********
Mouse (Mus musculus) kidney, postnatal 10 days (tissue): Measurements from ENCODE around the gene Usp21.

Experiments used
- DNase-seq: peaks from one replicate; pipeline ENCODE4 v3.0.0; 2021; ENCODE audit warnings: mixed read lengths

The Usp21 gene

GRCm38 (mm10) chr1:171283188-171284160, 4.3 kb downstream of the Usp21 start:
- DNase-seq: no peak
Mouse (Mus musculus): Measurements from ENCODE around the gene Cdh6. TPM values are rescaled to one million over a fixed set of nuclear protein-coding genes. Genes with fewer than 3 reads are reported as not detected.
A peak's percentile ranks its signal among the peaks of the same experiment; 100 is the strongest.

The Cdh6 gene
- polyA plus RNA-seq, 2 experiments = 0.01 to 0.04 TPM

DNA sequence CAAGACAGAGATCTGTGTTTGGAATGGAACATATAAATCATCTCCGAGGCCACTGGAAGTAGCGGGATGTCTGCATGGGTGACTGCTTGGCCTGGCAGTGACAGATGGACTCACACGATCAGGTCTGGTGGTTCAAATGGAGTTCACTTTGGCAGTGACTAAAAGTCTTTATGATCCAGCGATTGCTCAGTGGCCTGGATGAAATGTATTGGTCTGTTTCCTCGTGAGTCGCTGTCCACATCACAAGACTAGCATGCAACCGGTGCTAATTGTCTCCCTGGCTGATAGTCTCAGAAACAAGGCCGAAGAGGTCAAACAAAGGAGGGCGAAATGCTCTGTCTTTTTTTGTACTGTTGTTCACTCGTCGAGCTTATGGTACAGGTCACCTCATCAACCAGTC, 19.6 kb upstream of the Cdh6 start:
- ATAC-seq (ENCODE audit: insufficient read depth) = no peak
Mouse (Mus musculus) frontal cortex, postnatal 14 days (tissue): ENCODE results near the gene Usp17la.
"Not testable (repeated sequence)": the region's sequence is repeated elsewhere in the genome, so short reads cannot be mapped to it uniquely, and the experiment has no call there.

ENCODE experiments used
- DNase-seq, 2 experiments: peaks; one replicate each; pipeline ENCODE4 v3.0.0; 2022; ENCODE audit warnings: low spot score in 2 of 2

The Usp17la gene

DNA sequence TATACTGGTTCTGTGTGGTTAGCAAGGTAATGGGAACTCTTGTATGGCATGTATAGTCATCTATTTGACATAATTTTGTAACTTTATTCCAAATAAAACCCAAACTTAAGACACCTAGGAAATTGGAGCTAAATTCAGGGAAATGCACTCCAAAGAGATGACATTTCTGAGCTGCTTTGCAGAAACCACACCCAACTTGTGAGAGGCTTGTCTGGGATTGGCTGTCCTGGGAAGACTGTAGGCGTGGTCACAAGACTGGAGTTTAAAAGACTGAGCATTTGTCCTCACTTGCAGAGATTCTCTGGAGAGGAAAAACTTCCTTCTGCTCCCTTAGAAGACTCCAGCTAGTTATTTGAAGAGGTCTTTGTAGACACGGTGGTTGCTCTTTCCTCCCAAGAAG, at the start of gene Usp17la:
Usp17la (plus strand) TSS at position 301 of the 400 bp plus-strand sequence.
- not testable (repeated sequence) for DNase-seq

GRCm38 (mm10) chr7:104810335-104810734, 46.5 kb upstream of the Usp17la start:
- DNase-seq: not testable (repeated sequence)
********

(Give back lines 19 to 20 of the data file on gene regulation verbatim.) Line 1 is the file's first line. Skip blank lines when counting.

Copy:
Usp17la (plus strand) TSS at position 301 of the 400 bp plus-strand sequence.
- not testable (repeated sequence) for DNase-seq